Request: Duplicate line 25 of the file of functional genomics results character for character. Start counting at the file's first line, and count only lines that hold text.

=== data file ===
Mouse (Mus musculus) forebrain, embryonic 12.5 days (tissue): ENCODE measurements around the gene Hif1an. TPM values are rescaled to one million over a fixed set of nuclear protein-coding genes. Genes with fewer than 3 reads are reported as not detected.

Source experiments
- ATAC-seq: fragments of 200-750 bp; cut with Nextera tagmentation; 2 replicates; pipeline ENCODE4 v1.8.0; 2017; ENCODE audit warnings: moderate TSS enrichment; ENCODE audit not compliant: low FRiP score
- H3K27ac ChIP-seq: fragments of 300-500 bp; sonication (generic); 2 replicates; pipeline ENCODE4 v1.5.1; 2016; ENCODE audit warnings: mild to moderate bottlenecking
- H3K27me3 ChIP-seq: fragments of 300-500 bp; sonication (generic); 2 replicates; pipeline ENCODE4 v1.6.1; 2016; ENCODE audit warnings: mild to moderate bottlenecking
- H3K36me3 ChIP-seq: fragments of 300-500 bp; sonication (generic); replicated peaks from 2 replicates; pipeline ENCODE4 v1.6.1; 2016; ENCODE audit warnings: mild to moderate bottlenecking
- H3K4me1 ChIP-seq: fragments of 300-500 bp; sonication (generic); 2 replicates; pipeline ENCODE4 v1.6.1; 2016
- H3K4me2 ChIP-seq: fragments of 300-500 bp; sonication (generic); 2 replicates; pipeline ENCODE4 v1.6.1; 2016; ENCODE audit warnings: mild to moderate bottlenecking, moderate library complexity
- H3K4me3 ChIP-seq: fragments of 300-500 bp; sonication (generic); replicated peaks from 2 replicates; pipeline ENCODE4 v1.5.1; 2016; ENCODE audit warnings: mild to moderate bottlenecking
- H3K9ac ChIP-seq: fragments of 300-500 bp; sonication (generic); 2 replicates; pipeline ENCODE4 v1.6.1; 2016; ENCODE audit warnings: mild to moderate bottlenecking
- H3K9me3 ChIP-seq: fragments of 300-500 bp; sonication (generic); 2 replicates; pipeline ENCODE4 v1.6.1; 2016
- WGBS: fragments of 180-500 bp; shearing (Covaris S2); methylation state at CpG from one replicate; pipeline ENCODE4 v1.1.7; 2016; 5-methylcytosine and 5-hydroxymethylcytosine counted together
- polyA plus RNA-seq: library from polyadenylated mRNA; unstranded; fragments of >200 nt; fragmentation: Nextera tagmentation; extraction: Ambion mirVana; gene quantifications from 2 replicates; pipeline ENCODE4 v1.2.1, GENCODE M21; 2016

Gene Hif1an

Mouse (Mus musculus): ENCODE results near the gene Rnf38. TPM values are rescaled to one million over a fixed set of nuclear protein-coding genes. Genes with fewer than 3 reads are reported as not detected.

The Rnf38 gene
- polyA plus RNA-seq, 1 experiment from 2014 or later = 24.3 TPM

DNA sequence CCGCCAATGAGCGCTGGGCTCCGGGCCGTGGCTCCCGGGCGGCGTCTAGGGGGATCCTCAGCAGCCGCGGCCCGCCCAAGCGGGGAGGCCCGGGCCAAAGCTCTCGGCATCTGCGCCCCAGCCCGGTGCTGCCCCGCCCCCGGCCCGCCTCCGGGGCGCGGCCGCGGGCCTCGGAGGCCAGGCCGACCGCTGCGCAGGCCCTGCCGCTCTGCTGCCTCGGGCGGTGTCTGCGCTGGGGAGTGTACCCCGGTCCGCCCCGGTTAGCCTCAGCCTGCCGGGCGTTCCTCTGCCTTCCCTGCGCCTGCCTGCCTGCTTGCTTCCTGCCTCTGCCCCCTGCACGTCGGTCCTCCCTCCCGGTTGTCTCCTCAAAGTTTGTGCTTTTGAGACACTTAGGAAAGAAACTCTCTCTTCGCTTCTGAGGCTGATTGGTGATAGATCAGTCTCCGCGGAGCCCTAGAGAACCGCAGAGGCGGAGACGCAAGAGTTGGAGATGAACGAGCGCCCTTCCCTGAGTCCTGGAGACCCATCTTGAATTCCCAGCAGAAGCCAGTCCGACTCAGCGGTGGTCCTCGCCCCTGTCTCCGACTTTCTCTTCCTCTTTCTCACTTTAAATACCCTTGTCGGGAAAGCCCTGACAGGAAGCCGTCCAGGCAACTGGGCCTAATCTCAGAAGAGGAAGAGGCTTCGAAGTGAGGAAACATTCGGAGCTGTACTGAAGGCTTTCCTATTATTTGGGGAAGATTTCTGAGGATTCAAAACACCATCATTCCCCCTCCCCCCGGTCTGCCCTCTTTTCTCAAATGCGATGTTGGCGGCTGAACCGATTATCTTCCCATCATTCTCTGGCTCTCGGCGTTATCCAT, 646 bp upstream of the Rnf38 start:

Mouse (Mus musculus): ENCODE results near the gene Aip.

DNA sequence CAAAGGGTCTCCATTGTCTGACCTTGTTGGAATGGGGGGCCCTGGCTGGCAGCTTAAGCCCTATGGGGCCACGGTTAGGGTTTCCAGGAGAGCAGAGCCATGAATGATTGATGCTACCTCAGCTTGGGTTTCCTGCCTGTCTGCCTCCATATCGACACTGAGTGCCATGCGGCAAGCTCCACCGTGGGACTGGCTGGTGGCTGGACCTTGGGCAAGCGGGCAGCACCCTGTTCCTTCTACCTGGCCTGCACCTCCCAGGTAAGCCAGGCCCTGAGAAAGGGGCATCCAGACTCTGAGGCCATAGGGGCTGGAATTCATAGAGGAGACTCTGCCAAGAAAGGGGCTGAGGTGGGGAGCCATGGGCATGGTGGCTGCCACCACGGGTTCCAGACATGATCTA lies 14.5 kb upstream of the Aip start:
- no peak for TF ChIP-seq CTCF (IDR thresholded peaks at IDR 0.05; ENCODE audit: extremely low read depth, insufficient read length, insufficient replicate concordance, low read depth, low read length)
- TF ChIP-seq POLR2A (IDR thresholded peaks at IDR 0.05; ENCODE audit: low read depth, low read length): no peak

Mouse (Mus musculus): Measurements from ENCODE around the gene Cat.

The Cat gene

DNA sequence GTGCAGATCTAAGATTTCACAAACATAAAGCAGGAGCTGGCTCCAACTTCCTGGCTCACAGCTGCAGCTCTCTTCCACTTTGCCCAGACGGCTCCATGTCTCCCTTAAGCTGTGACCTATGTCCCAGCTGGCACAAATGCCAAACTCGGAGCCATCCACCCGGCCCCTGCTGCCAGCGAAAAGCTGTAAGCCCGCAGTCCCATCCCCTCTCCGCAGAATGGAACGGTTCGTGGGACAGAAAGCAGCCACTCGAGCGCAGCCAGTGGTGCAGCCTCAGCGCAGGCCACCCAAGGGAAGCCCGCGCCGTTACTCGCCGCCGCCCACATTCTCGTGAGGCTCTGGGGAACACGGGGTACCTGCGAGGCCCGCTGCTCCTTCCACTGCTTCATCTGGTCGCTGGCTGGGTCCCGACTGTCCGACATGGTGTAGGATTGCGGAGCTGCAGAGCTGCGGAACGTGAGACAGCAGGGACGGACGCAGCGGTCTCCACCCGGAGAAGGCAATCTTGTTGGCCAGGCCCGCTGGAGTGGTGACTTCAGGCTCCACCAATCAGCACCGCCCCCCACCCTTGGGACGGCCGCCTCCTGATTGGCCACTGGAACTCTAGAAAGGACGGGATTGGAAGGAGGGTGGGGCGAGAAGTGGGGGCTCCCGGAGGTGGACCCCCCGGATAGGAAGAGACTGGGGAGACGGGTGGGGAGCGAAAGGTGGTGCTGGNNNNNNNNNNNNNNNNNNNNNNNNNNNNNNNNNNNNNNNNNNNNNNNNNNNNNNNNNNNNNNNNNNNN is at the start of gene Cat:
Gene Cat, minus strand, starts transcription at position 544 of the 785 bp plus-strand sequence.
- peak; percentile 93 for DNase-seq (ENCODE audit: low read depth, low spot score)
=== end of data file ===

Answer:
DNA sequence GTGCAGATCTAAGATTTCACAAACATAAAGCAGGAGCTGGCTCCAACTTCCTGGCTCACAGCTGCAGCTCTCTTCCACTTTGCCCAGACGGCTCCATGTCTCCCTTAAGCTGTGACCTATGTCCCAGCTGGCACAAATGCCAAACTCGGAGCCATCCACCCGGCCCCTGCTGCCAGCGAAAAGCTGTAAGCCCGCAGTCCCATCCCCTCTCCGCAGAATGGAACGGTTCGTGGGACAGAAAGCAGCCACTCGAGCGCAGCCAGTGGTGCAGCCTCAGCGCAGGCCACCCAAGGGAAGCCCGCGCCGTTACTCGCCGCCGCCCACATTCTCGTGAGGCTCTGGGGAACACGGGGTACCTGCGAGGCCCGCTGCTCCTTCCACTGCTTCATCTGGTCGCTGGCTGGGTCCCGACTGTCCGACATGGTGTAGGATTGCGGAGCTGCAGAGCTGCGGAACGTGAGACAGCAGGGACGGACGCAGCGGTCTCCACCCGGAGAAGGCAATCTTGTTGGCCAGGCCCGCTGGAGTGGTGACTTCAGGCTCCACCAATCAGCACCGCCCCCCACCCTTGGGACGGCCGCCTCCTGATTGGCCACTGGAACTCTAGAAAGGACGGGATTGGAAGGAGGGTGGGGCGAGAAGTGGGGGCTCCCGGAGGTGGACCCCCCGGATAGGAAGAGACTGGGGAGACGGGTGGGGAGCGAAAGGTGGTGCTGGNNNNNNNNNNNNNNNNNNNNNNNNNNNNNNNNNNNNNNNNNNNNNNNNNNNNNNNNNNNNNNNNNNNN is at the start of gene Cat: